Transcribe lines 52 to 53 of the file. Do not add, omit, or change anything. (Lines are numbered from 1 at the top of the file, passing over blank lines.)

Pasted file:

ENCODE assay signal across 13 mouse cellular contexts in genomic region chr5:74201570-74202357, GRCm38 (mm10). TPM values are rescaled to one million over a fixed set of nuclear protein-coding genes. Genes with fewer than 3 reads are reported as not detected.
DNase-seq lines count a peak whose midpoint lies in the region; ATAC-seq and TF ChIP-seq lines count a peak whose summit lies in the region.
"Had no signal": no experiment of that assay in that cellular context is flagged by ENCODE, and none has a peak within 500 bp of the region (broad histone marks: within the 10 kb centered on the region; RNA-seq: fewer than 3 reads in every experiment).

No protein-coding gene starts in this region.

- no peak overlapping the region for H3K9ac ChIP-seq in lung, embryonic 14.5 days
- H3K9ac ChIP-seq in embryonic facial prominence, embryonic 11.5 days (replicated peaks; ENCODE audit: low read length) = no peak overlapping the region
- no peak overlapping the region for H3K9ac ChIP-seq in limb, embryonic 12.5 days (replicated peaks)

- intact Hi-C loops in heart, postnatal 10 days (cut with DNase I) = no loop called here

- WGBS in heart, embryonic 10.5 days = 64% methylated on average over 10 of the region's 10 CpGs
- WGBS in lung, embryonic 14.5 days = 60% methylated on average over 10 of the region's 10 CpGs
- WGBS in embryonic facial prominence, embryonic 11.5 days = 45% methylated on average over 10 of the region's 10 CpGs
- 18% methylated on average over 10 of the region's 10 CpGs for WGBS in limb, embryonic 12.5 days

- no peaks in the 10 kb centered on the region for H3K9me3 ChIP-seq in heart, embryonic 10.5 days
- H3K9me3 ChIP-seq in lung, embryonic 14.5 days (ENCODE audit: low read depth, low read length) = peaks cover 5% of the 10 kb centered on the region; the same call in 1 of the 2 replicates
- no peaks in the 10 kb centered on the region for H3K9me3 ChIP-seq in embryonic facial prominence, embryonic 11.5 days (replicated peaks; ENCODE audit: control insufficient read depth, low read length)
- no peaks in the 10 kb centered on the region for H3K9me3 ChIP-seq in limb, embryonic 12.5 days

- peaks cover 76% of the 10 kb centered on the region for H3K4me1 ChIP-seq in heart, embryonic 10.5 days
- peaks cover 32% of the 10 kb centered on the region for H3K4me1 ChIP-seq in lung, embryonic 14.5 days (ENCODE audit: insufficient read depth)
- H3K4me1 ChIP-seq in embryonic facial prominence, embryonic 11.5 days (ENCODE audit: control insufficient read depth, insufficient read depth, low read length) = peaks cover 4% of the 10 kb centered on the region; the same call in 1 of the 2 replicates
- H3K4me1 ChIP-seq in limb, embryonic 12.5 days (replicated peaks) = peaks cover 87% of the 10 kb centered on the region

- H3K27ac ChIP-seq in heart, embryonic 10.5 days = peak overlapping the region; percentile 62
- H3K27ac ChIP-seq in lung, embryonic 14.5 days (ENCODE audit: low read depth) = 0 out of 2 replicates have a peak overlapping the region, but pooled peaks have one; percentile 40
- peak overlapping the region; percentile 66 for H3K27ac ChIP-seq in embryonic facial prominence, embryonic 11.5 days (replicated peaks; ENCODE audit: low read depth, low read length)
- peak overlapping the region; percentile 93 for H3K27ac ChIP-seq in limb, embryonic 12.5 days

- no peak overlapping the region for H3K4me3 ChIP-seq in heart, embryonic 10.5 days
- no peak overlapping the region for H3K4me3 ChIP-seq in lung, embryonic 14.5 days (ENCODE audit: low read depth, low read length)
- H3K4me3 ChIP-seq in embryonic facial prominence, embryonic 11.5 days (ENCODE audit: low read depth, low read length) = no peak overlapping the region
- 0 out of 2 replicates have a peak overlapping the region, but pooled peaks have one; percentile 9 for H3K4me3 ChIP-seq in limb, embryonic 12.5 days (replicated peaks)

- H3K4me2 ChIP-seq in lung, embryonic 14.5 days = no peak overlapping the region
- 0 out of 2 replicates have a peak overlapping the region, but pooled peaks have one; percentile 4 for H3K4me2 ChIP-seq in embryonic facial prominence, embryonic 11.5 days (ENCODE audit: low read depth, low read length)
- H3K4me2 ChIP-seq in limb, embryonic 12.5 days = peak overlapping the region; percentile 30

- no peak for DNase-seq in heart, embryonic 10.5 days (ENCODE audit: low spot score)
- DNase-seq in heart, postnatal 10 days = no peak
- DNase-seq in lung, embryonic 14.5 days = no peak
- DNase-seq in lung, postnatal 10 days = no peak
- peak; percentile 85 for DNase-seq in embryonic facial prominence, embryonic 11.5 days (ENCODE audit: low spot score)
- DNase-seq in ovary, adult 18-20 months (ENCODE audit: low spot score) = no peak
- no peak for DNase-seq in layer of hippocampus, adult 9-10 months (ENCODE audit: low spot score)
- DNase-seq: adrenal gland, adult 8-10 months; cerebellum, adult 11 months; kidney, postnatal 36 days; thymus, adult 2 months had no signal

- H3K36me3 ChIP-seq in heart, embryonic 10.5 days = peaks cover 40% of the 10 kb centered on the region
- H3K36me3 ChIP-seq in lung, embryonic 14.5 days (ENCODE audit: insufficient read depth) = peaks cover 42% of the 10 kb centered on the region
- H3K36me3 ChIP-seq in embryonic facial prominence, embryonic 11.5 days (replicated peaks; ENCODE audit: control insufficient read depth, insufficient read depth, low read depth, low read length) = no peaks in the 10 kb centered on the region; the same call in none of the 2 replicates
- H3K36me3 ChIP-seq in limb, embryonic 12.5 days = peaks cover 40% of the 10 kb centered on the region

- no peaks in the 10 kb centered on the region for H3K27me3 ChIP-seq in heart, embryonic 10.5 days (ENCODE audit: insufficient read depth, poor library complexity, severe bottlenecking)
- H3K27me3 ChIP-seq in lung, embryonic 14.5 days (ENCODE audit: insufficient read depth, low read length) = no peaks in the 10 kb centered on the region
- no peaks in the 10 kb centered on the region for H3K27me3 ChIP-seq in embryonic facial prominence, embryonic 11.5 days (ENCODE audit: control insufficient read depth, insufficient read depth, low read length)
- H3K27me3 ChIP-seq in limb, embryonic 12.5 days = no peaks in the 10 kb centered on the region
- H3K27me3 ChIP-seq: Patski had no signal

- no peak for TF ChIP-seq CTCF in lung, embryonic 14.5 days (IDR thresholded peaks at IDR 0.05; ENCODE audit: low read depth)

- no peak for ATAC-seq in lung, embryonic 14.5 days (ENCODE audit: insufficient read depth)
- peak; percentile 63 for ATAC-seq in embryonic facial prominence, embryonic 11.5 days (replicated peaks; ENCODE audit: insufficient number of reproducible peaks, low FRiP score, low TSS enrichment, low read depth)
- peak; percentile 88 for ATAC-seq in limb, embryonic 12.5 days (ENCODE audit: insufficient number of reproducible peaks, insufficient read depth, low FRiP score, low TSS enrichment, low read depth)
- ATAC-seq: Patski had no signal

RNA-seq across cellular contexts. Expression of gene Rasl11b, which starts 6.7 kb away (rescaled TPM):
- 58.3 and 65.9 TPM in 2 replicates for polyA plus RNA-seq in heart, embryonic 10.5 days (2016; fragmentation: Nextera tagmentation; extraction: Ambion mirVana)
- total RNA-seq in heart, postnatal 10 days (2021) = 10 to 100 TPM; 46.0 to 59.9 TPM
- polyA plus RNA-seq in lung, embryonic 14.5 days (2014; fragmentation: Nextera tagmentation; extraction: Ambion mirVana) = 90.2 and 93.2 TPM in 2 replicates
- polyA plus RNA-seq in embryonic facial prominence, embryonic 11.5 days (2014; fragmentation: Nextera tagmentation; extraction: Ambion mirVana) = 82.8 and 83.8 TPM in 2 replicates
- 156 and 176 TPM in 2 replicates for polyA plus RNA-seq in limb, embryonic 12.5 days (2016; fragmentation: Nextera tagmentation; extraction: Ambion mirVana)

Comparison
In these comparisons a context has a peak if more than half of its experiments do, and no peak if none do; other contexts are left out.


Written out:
- peak; percentile 88 for ATAC-seq in limb, embryonic 12.5 days (ENCODE audit: insufficient number of reproducible peaks, insufficient read depth, low FRiP score, low TSS enrichment, low read depth)
- ATAC-seq: Patski had no signal